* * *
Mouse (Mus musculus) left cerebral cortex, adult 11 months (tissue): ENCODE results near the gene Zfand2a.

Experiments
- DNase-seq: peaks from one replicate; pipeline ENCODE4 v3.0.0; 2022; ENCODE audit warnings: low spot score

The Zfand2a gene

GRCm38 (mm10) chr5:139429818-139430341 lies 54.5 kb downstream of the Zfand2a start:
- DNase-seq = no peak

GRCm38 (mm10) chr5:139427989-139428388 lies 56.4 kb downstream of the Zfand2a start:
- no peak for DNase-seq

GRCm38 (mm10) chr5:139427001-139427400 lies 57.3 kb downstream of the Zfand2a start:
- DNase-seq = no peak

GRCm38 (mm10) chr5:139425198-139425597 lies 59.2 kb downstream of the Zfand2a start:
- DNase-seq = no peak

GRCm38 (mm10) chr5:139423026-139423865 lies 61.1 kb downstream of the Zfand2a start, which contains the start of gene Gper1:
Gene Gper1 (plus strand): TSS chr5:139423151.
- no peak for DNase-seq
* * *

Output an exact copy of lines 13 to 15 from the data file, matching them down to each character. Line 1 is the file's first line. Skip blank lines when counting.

GRCm38 (mm10) chr5:139423026-139423865 lies 61.1 kb downstream of the Zfand2a start, which contains the start of gene Gper1:
Gene Gper1 (plus strand): TSS chr5:139423151.
- no peak for DNase-seq